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Huck finn hero or villian?

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Introduction

Originally developed in Spain, one of the various styles of writing used by authors is that of the picaresque novel, which involves a picaro, or rogue hero, usually on a journey, and incorporates an episodic plot through various conflicts. Mark Twain's novel, The Adventures of Huckleberry Finn (AHF), is a picaresque novel, marked by its episodic plot with a unifying theme of the river and the characterization of Huck Finn as a rogue hero. The novel's periodic plot is demonstrated by Huck's many adventures in separate episodes having independent conflicts. Gary Weiner, a former English teacher, states that "the picaresque novel is [...] episodic. Various scenes may have little to do with one another, and entire scenes may be removed without markedly altering the plot as a whole" (88). The conflicts that govern Huck's encounters with people like the dishonest and devious king and the duke, the Grangerford family, or Colonel Sherburn are very different and disconnected from one another. Whereas one episode involves two crooks, the duke and the king, the other involves a long-standing family feud between the Grangerford and Sheperdson families, and the third involves a Colonel defending his honor, with very little connection among the episodes. Tom Quirk, an author, editor, and English professor at the University of Missouri-Columbia, also purports that "Huckleberry Finn is a highly episodic book, and the arrangement of episodes observes no incontestable narrative logic. ...read more.

Middle

Thus, Huck demonstrates the characteristic of being a rogue hero through his immoral actions and their justification. Rogue heroes travel 'through' various social strata; through the episodes that Huck experiences, Twain presents the many levels of antebellum Mississippi valley American social strata. Huck starts traveling with Jim, a runaway slave, down the Mississippi river, and eventually befriends him, a lower class individual. Huck, after playing a cruel joke on Jim, apologizes to him. This is highly out of convention for the milieu of the time, as Jim is naught more than a slave, while Huck is a white boy: "It was fifteen minutes before I could work myself up to go and humble myself to a nigger - but I done it, and I warn't sorry for it afterwards, neither" (AHF 98). This exemplifies one instance where Huck mingles with a person of a lower class. Additionally, Huck cares enough about Jim that he resolves himself to free his friend and suffer the consequences: "I studied a minute [...] then says to myself, 'All right. Then, I'll go to hell' [...] I would go to work and steal Jim out of slavery again [...]" (AHF 228). Huck sacrifices the most valuable part of himself, his soul, to stay with his lower class friend Jim. Huck also interacts with people of higher social classes: "Tom Sawyer, his aunt, the Widow Douglas, and Miss Watson are all drawn from the middle class. ...read more.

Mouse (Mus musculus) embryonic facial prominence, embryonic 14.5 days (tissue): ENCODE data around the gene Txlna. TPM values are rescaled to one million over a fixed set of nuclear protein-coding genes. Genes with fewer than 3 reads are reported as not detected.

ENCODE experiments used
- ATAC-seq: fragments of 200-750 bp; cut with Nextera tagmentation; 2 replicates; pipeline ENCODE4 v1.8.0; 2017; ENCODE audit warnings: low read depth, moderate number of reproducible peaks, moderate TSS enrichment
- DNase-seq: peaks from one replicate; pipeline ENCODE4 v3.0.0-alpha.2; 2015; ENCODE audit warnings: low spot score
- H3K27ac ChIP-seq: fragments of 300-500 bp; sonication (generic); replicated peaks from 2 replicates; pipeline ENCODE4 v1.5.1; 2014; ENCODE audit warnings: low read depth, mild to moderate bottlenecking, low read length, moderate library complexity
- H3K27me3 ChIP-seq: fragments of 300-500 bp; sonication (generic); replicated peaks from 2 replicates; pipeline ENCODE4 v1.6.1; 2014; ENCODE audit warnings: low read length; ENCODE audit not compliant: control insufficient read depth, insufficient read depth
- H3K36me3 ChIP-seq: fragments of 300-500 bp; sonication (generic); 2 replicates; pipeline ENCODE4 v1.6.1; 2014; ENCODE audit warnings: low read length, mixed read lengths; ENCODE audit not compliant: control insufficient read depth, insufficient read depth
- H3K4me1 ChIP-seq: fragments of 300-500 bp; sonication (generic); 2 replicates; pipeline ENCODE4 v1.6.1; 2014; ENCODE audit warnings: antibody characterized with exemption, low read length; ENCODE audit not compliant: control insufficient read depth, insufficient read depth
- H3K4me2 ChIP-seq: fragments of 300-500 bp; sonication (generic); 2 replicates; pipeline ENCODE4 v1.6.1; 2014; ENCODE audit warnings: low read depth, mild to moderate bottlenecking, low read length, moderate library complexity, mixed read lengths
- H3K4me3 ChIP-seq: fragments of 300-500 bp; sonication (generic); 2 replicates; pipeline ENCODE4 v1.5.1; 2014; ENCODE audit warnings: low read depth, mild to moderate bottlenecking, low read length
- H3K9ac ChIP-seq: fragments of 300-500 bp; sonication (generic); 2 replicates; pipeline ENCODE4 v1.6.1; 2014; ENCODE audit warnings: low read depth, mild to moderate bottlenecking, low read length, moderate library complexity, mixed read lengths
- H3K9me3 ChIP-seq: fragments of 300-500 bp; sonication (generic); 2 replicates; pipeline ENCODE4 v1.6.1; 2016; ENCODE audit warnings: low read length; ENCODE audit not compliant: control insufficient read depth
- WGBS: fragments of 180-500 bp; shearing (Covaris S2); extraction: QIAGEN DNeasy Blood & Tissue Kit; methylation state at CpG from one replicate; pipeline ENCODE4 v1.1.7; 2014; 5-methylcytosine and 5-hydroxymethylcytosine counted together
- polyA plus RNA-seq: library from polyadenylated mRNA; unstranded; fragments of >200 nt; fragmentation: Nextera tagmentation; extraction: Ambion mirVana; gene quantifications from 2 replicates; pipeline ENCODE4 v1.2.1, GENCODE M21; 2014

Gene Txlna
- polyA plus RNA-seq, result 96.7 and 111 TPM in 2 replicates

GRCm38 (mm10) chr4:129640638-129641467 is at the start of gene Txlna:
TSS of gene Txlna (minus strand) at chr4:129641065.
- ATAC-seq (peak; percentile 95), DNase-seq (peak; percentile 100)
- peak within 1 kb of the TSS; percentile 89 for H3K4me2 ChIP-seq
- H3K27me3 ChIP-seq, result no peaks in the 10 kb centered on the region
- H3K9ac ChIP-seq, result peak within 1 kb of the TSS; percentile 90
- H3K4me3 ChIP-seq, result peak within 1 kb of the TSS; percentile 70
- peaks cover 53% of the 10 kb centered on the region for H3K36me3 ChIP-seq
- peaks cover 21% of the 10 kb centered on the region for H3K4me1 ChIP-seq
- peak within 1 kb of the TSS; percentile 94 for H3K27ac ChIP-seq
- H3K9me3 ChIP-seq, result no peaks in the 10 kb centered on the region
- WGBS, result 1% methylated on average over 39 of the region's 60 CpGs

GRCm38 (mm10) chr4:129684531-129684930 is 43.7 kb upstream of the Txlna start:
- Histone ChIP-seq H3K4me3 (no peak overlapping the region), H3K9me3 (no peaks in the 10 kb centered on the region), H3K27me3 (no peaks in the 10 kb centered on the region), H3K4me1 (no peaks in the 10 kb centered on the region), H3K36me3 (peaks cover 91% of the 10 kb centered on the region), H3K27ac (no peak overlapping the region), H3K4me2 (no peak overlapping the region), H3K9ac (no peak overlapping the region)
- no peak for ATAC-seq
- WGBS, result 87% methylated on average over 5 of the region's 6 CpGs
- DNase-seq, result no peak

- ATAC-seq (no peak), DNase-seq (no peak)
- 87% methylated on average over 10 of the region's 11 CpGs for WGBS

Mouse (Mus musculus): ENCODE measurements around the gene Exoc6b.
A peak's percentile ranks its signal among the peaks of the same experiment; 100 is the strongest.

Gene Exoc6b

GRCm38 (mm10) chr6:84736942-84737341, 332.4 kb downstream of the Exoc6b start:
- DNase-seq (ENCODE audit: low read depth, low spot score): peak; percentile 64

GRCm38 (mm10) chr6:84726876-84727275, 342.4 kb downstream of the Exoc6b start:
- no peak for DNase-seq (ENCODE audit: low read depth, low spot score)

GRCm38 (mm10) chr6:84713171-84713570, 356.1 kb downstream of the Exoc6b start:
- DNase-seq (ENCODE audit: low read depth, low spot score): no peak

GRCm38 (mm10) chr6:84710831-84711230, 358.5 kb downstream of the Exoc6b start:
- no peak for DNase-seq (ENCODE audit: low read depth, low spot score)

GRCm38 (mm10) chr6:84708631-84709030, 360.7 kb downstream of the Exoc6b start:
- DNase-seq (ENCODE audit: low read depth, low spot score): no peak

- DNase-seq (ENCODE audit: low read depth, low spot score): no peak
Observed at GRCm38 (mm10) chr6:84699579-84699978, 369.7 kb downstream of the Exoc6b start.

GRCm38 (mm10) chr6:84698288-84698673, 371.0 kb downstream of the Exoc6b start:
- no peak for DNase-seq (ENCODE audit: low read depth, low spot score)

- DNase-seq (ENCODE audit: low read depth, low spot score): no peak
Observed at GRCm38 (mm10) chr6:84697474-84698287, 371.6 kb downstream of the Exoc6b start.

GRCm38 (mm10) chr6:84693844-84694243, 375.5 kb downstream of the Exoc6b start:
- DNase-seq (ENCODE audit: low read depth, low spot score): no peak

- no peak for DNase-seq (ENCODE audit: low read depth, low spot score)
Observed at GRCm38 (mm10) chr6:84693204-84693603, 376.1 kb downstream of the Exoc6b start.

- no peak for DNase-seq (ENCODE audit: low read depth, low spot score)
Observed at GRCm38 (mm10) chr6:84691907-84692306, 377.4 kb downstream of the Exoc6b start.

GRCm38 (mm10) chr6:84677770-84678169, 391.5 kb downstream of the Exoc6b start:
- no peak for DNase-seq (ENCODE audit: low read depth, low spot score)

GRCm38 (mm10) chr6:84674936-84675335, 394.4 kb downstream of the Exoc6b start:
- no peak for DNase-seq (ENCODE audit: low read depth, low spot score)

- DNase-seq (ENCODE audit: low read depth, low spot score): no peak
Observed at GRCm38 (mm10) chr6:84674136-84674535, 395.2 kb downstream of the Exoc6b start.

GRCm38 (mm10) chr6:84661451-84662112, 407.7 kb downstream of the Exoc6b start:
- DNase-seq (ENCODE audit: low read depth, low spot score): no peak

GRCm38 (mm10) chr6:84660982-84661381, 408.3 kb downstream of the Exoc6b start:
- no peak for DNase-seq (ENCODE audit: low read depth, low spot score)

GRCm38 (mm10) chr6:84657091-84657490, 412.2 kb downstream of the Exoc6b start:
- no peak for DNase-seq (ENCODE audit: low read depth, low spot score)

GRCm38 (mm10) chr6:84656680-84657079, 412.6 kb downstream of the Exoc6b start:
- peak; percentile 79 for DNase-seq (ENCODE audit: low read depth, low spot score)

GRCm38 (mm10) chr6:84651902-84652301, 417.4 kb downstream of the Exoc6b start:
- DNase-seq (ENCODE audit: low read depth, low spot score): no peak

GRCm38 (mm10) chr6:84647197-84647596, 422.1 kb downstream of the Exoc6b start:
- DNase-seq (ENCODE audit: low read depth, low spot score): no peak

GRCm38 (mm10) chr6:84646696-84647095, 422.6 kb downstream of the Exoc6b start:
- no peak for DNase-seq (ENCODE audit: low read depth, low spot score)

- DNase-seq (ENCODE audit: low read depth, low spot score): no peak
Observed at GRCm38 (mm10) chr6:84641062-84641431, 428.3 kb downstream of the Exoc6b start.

Conclusion

Similarly, when Jim is in danger of being discovered by raftsmen, he quickly lies to them and convinces them that his father has smallpox: "'[...] gentlemen, if you'll only pull ahead, and let me heave you the head-line, you won't have to come a-near the raft;'" the men immediately back off: "'Keep away, boy - keep to looard. [...] Your pap's got the smallpox and you know it precious well. [...] Do you want to spread it al over?'" (AHF 103). Huck lies again to protect himself as well as Jim. In addition, he uses his practical knowledge to support his story when he is cornered by Mrs. Judith Loftus. To see if Huck was really from a farm, as he had told her while in the guise of a girl, she asks him questions, such as "'Which side of a tree does the most moss grow on?'" to which Huck promptly and correctly answers "'North side;'" Huck's practical knowledge convinces her, as she responds, "'Well, I reckon you have lived in the country,'" and relieves Huck of momentary trouble (AHF 71). Quickly concocting stories and lies as well as utilizing practical knowledge characterize Huck's wit, fulfilling this criterion of the rogue hero. An episodic plot and Huck Finn as a rogue hero establish Mark Twain's The Adventures of Huckleberry Finn as a picaresque novel. The plot consists of many episodes with separate and disconnected conflicts, all bound by the river. Huck Finn can be characterized as a rogue hero, thus fulfilling all the necessary criteria for the picaresque novel. ?? ?? ?? ?? ...read more.

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